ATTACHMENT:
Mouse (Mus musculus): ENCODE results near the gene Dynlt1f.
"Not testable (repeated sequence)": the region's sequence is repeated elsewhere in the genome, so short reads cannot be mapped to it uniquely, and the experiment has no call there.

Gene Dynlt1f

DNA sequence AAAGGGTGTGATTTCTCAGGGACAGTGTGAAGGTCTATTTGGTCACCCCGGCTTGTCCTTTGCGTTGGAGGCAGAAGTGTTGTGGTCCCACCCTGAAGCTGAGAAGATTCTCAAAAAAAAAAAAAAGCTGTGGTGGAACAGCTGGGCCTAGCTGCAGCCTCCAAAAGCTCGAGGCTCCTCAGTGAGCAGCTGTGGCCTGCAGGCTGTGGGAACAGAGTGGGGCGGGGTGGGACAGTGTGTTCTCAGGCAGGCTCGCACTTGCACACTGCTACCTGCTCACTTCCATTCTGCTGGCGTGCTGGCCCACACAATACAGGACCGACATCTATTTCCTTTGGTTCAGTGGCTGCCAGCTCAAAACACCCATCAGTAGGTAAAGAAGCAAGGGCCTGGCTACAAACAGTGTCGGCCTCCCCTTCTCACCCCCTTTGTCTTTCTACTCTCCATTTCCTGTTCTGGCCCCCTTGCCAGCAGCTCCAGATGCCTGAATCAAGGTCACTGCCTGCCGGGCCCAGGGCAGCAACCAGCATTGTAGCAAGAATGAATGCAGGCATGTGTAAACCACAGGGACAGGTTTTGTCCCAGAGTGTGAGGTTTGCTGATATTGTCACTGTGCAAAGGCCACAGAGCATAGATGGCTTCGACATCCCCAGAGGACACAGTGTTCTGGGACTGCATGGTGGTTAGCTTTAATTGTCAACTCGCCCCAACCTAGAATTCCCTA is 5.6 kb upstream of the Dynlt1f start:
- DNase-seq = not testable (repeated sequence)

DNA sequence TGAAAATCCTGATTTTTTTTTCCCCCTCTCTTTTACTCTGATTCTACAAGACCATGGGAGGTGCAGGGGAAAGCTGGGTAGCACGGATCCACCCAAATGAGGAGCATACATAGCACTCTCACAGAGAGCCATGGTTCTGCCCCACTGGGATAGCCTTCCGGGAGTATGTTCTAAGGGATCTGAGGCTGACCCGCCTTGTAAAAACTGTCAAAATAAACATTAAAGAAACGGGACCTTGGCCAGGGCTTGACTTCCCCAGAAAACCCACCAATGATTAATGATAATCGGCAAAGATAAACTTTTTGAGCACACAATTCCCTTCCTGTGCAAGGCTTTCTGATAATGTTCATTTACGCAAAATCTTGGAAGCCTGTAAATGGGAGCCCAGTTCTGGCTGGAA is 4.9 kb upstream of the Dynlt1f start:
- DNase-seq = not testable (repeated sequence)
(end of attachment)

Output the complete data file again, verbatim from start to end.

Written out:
Mouse (Mus musculus): ENCODE results near the gene Dynlt1f.
"Not testable (repeated sequence)": the region's sequence is repeated elsewhere in the genome, so short reads cannot be mapped to it uniquely, and the experiment has no call there.

Gene Dynlt1f

DNA sequence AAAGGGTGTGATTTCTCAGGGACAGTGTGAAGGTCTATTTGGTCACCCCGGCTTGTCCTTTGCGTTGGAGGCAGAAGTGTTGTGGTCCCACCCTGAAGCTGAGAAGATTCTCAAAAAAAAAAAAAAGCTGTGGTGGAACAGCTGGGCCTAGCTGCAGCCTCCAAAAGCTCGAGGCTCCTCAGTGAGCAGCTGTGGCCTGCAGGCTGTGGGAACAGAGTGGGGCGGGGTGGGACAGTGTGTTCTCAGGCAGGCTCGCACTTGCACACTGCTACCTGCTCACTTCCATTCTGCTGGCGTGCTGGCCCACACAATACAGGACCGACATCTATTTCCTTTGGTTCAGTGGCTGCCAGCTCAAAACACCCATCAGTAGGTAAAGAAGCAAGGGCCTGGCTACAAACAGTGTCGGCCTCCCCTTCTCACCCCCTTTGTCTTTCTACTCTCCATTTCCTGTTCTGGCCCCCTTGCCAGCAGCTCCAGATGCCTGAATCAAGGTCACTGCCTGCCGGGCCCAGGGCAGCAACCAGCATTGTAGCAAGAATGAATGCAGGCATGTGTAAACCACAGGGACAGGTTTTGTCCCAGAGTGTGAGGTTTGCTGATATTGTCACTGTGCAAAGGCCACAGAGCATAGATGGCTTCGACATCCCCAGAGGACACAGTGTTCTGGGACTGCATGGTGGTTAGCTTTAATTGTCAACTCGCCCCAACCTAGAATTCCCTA is 5.6 kb upstream of the Dynlt1f start:
- DNase-seq = not testable (repeated sequence)

DNA sequence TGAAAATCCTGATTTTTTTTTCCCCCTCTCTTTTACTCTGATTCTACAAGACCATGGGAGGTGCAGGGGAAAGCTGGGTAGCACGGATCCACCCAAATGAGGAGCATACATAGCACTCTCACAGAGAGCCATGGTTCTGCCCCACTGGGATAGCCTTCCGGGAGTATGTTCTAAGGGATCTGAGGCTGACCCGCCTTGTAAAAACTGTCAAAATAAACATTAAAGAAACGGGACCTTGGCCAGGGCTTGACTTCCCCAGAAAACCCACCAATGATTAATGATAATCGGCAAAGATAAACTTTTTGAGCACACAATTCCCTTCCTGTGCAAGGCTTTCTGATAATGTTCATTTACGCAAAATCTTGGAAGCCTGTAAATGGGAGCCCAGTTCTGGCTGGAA is 4.9 kb upstream of the Dynlt1f start:
- DNase-seq = not testable (repeated sequence)